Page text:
My brother found drawers filled with linens as he cleared Mom’s apartment. He shipped them to me a few weeks ago.

Box

I’ve been having a grand time sharing them–more active grieving as my friends admire and select the hand towels, napkins, tablecloths, or bureau scarves they like best.

If I experience a more searing loss, I have no clue if the concept of active grief will help me. But in the case of my mother, who accepted her death and told us she had lived a good life, using and sharing her collections has been restorative and rewarding.

What about you? Thoughts? Impressions? Suggestions? Experiences?

Photo Below: Mom starting out on her linen journey, her wedding day in April of 1946.

WeddingBook Giveaway Winners! Congrats to Pam, who won Barbara Crooker Selected Poemsto Carol and Karen, who won Judy Holland’s Moody Bitches; and to Lisa, who won June Cotner and Nancy Tupper Ling’s Toasts.

Sex after Menopause: A Vibrant Nation Webinar

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webcast

Vibrant Nation, a leading online community for women 45+, held its first ever Live webcast discussion on March 31, 2015.The topic of the event was Sex After Menopause. Dr. Barb DePree, a Vibrant Nation sexual health expert and blogger, led a panel of women in sharing stories and advice for getting the spark back in the bedroom.

Best take away analogy? The menopausal vagina can be compared to a pencil skirt:

Pencil Skirt

A vagina before menopause is more like the relaxed, carefree pleated skirt:

Pleated Skirt

Dr. Depree gave insightful and practical suggestions as to how to get your flare back! The webcast was excellent, with clear explanations and plenty of information.

And if you missed the broadcast, you can view it right now! Take it away, Dr. DePree (and thanks to you and Vibrant Nation).

What Is Menopause?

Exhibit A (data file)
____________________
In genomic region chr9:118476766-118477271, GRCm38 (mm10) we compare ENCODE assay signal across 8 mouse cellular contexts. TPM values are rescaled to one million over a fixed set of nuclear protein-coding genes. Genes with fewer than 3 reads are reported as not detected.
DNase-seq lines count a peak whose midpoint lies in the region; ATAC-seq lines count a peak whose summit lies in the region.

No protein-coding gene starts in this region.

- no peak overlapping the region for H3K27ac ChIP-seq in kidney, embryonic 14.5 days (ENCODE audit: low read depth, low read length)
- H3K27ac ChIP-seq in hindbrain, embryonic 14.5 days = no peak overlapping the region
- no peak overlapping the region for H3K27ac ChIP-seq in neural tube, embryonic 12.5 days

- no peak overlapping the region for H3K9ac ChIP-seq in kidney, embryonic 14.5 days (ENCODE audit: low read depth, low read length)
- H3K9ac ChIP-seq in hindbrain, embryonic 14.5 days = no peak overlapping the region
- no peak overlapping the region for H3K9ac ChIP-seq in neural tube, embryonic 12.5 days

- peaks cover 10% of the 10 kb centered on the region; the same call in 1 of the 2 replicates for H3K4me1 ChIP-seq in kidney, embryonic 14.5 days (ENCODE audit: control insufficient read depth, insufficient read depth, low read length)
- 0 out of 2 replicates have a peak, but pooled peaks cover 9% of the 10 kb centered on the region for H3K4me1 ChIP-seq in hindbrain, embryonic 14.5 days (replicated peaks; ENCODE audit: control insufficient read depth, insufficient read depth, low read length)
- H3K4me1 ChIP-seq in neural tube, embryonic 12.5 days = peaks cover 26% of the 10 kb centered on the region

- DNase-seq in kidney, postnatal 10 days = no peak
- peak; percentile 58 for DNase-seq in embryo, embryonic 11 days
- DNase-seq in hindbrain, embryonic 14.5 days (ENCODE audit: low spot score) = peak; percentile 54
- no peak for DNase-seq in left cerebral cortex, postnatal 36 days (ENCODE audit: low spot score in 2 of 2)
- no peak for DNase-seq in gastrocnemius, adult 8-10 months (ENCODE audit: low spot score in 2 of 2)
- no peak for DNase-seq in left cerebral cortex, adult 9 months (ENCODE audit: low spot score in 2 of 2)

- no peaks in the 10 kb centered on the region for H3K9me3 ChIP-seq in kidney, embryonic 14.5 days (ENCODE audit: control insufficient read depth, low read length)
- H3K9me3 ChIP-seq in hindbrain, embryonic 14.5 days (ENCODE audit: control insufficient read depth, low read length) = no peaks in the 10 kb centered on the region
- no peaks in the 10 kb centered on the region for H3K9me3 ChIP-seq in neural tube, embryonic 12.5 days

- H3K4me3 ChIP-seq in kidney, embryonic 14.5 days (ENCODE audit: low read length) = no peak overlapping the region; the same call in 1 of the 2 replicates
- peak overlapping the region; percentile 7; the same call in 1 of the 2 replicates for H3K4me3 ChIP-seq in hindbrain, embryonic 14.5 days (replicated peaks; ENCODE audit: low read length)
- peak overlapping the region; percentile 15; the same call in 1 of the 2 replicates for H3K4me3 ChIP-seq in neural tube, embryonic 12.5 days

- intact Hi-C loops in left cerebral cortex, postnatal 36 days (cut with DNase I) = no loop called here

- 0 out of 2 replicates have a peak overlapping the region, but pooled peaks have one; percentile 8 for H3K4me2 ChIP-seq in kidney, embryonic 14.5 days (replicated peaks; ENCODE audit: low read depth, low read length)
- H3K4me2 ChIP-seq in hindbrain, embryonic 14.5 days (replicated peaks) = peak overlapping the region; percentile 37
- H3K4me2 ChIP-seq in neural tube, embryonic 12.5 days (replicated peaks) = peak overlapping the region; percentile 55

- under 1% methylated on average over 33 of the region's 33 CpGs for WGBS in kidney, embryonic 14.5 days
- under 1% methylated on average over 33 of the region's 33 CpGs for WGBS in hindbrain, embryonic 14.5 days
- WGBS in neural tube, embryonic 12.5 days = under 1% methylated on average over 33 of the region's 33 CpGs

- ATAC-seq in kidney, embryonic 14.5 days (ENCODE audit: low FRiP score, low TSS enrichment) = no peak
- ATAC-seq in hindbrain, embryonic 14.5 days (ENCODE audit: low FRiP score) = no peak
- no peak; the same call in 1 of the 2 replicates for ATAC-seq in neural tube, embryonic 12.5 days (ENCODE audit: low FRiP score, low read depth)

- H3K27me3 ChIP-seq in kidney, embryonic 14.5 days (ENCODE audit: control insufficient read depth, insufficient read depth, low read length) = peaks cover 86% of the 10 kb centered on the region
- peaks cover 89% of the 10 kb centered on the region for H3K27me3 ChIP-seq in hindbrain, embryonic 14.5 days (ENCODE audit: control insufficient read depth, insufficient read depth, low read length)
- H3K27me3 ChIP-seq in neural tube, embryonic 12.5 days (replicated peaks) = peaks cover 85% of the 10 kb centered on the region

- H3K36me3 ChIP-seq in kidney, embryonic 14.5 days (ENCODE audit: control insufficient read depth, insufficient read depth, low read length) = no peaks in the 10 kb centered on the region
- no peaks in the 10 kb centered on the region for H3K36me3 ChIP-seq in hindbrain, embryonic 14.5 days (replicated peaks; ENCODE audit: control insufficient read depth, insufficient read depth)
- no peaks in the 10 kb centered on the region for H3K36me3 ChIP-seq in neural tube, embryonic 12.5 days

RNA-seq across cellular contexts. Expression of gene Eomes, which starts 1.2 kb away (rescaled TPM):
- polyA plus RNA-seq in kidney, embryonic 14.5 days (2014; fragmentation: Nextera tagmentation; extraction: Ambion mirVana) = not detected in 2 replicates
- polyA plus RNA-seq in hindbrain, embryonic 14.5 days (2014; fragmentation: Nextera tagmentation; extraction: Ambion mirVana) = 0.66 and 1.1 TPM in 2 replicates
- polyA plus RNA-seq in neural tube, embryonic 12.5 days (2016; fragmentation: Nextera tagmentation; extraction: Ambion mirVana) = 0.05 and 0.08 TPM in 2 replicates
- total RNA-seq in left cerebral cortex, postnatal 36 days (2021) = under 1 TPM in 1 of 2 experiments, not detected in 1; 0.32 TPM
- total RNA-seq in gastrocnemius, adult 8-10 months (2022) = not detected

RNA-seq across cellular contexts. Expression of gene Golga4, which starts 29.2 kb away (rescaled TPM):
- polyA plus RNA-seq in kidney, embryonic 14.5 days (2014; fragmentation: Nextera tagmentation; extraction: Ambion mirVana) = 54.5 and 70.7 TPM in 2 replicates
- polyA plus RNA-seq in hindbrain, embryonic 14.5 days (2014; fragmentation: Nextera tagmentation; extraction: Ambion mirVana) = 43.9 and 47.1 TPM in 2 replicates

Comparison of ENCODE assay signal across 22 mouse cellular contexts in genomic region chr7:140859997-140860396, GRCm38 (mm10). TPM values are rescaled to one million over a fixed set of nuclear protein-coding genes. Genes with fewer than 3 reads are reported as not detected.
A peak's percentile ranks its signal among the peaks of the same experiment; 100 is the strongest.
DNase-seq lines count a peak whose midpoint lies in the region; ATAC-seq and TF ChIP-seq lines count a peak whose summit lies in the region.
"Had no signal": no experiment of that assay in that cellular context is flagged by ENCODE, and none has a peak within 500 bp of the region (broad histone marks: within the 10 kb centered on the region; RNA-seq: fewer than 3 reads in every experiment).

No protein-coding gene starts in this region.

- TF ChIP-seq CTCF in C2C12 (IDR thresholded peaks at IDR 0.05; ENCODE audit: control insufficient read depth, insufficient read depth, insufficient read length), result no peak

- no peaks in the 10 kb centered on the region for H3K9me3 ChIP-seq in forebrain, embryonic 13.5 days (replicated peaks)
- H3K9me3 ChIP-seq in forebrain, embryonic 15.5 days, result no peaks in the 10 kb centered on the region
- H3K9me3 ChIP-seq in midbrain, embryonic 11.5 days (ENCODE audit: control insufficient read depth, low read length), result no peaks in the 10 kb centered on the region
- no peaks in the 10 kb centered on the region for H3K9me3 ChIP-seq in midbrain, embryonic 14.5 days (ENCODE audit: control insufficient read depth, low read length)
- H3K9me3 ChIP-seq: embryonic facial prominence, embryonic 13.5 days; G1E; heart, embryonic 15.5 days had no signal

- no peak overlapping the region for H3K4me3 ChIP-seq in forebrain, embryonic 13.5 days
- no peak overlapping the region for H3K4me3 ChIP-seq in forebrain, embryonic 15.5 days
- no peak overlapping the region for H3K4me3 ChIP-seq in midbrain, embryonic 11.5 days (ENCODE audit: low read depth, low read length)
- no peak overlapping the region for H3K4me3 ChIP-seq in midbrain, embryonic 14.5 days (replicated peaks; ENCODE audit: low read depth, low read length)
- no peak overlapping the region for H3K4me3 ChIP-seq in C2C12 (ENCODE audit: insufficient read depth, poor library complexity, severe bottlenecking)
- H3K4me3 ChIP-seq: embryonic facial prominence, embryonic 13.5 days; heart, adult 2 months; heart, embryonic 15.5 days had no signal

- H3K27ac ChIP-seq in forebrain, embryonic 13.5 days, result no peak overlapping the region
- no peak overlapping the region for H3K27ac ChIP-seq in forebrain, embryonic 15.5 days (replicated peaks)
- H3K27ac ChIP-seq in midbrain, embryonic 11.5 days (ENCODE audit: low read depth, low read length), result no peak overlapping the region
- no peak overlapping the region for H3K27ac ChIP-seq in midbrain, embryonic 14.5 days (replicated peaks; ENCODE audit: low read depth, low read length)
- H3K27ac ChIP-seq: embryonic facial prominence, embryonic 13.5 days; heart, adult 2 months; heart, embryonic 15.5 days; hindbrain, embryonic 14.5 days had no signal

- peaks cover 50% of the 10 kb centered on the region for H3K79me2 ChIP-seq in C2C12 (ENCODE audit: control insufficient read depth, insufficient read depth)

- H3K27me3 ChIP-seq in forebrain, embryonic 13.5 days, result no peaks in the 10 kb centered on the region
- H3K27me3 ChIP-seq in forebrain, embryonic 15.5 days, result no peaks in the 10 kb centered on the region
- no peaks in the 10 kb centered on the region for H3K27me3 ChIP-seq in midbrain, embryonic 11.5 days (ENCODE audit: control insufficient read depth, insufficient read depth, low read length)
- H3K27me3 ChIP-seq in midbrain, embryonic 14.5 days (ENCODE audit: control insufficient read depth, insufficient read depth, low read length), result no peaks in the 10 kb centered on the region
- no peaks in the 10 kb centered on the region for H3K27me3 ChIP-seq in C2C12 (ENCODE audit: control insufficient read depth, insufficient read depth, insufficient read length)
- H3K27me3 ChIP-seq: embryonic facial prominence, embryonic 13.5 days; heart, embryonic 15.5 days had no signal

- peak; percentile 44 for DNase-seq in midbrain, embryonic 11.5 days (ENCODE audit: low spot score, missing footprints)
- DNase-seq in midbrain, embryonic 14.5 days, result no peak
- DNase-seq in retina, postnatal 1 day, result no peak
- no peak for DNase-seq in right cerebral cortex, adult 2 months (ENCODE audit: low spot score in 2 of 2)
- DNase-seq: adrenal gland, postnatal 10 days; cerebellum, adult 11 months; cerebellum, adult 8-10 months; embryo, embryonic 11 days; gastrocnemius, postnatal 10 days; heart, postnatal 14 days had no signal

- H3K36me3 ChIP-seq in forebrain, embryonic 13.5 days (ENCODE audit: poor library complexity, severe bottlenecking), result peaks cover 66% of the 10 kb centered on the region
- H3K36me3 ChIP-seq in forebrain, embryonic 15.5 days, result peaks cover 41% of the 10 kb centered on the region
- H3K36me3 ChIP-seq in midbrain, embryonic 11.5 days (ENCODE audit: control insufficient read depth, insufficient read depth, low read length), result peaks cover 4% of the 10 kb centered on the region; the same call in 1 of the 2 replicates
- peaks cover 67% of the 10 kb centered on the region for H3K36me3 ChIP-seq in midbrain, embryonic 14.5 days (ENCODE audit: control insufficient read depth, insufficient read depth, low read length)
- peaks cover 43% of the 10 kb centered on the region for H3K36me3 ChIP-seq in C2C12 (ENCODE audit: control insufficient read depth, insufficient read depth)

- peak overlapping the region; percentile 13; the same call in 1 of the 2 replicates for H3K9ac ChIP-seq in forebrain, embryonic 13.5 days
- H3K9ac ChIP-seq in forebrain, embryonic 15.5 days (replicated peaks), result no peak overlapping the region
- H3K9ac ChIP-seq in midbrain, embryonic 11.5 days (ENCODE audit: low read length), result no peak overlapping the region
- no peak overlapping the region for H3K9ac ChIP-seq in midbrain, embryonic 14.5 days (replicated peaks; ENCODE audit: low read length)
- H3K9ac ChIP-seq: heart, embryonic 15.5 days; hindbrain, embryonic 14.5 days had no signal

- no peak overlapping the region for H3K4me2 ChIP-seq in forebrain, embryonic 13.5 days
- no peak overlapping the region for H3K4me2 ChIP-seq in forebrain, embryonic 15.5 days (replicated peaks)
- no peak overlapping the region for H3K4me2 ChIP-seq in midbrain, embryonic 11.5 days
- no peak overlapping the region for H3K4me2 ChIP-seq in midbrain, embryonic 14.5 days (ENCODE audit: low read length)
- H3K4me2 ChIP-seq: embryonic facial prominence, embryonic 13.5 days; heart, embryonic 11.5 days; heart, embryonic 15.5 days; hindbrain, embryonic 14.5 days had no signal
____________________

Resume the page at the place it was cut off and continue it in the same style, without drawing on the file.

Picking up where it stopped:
Using Lubricants

Is there a Viagra for Women?

Use It or Lose It: Tips on Sexual Maintenance

Can Estrogen Help You?

How Can We Be Proactive & Prevent Painful Sex?

Pleated Skirt

Here’s the link to these videos on the Vibrant Nation Site.

Disclosure: I’m participating in a Vibrant Influencer network campaign for Vibrant Nation. I’m receiving a fee for posting; however, the opinions expressed in this post are my own. I’m not affiliated with Vibrant Nation and don’t earn a commission or percent of sales.

Downsizing: Spare the Pig?

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Piggy Bank

I bought Piggy at Pier One when I was in high school. He lived in my bedroom, and I filled him with quarters.

For the last twenty years or so, Piggy has resided on a bookcase in our upstairs hall. Cliff’s been feeding him loose change.This piggy bank is loaded! There’s no way to open him up to retrieve the money.

Piggy Bank

How tempting to take a hammer and liberate all those coins. I could treat Cliff to a beer or two at one of Hillsborough’s watering holes or buy myself a few bars of elegant soap. Maybe both! Better yet, I could donate the coins to our church’s collection for the hungry.

I’m fond of my piggy bank, but he’s not on my Keep Until I Die List. I’ve got other mementos from high school. The downsizing project continues! So smash and retrieve the coins? Or give Piggy away? Let someone else make that difficult decision?

Piggy Bank

I’ve finally got my answer (I think), but I’d love to hear your suggestions.

Anyone else have a similar downsizing dilemma?